Sudbury Valley School

At Sudbury Valley School, students from preschool through high school age explore the world freely, at their own pace and in their own unique ways. They learn to think for themselves, and learn to use Information Age tools to unearth the knowledge they need from multiple sources. They develop the ability to make clear logical arguments, and deal with complex ethical issues. Through self-initiated activities, they pick up the basics; as they direct their lives, they take responsibility for outcomes, set priorities, allocate resources, and work with others in a vibrant community

Articles Published by This School

"The judicial system was really important because it was so obviously justice that you were involved in... You knew how difficult it was. You were on both sides, or all sides, because you might be... a witness, or a complainant, or the alleged violator, or a member of the judicial committee."

This book quickly became a classic and is still enjoyable and relevant. It lays out the foundations of the Sudbury model in clear, easy terms.

Drop out of school. Do it, right now. That is the best piece of advice I can give you, because dropping out can get you a lot farther in life then staying in school. I dropped out about 10 months ago, and I have no regrets.

Doing nothing at Sudbury Valley requires a great deal of energy and discipline, and many years of experience. I get better at it every year, and it amuses me to see how I and others struggle with the inner conflict that arises in us inevitably. The conflict is between wanting to do things for people, to impart your knowledge and to pass on your hard earned wisdom, and the realization that the children have to do their learning under their own steam and at their own pace.

How do Sudbury Schools work? For over thirty years, founders, staff, students and parents have written about this exhilarating new way of schooling children. Many excellent articles on the concepts and experiences that make up a Sudbury School have been collected in two books, this one and The Sudbury Valley School Experience, which together provide a solid introduction to this model of education.

Life is a journey and upon reflection I realize that, in my journey, I have been trying to recapture what was mine as a young child.

What do students say about life at Sudbury Valley? This book is a remarkable series of vivid personal recollections of school, in the words of former students. Drawn from comprehensive, reflective interviews, each account presents a picture of school days from the unique perspective of a student, telling what they did, and how they felt about their Sudbury Valley School experience.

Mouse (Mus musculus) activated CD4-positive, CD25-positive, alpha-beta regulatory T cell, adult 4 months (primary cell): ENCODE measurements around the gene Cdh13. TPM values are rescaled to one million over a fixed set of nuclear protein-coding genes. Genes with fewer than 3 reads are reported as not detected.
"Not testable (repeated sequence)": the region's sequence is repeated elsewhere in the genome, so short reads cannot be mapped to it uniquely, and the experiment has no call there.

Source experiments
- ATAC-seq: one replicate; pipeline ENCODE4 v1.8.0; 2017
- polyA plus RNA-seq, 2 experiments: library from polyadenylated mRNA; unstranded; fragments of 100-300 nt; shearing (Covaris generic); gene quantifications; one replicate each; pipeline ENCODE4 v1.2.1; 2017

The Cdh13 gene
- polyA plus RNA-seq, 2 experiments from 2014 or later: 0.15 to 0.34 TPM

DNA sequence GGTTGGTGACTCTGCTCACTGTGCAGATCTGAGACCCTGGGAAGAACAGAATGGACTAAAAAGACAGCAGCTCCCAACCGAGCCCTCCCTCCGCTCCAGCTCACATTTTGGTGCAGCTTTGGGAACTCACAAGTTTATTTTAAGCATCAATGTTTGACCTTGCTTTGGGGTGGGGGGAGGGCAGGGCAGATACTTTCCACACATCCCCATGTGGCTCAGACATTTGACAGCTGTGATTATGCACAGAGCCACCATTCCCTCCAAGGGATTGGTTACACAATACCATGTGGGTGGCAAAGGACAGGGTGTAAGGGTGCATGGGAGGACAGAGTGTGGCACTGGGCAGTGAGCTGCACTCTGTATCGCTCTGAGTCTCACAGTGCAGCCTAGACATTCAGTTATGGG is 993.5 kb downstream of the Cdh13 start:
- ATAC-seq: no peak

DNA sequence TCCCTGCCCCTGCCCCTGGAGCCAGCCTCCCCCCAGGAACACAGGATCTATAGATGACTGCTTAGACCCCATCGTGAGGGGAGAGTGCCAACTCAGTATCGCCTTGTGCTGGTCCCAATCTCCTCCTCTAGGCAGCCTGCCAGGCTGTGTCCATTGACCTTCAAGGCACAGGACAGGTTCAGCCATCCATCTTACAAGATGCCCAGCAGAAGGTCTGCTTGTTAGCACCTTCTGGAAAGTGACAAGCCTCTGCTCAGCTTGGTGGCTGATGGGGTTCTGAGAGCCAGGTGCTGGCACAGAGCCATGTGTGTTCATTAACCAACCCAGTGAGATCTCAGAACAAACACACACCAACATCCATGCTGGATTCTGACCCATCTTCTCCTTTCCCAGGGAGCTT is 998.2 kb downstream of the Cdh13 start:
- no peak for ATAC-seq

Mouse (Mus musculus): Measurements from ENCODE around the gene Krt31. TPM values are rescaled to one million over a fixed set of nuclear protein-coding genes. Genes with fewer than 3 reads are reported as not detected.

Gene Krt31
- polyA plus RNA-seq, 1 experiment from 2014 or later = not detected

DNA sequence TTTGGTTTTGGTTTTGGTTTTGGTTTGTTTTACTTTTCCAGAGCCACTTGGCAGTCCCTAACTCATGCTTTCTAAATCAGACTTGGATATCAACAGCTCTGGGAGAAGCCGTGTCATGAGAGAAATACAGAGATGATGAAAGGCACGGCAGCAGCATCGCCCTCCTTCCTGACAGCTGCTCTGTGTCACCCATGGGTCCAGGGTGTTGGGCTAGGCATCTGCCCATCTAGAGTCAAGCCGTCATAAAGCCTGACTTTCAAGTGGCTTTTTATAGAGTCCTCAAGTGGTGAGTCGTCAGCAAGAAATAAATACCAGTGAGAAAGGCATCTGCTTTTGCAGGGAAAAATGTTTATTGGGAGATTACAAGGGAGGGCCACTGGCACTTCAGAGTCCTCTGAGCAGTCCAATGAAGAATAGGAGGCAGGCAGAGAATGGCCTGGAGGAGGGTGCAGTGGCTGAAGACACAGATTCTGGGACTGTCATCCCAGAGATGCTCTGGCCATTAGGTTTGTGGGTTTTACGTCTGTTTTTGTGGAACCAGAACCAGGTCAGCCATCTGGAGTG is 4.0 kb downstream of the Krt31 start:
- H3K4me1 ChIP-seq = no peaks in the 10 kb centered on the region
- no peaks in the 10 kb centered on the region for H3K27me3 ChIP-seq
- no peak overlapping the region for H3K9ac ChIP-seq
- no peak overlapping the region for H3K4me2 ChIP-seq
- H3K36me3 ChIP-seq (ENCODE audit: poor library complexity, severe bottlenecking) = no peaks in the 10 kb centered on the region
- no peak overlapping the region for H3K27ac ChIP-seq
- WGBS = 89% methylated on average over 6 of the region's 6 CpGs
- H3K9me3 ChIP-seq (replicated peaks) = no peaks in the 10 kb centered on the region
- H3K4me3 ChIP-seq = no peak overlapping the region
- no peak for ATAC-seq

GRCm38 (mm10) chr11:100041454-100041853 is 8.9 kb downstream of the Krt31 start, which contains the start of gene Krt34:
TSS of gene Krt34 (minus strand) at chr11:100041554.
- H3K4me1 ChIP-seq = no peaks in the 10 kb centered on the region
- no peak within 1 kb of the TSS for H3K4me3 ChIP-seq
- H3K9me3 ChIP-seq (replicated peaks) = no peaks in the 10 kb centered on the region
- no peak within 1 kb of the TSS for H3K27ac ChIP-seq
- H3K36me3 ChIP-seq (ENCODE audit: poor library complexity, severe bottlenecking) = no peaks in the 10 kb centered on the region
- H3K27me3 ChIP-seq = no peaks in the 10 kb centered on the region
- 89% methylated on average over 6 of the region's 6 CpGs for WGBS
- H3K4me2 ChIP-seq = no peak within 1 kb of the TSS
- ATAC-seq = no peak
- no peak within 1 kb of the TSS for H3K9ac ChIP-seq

Realizing that youth is the time in which most of our long-standing opinions and personality traits are formed, those of us between the ages of six and sixteen were herded like cattle onto buses. Many of us had only heard rumors about the place we were going; we didn't know what these camps were to really consist of.

"The thing that I really like about it was that all the rules were spelled when I came to Sudbury Valley, the first thing I did was read... the Law Book and all the school's rules."

Our best-selling description of the school is bursting with the excitement of life at Sudbury Valley. Free at Last is also chock-full of stories that illustrate the many unique features of this highly original model. “Age mixing is Sudbury Valley’s secret weapon. I never could make heads or tails of age segregation. People don’t live their lives in the real world separated by age, year by year. Kids don’t all have the same interests or abilities at a particular age. “Anyway, we soon found out how children mix when they are left to their own devices. They mix. Just like real people. The principle is always the same: if anyone wants to do something, they do it. Interest is what counts. If the activity is on an advanced level, skill counts. A lot of little kids are much more skillful than older ones at a lot of things. “When the skills and rate of learning aren’t all on the same level, that’s when the fun begins. The kids help each other. They have to, otherwise the group as a whole will fall behind. They want to, because they are not competing for grades or gold stars. They like to, because it’s terribly satisfying to help someone else and succeed at it. And it’s terribly pleasing to watch. Everywhere you turn at school, age mixing confronts you.”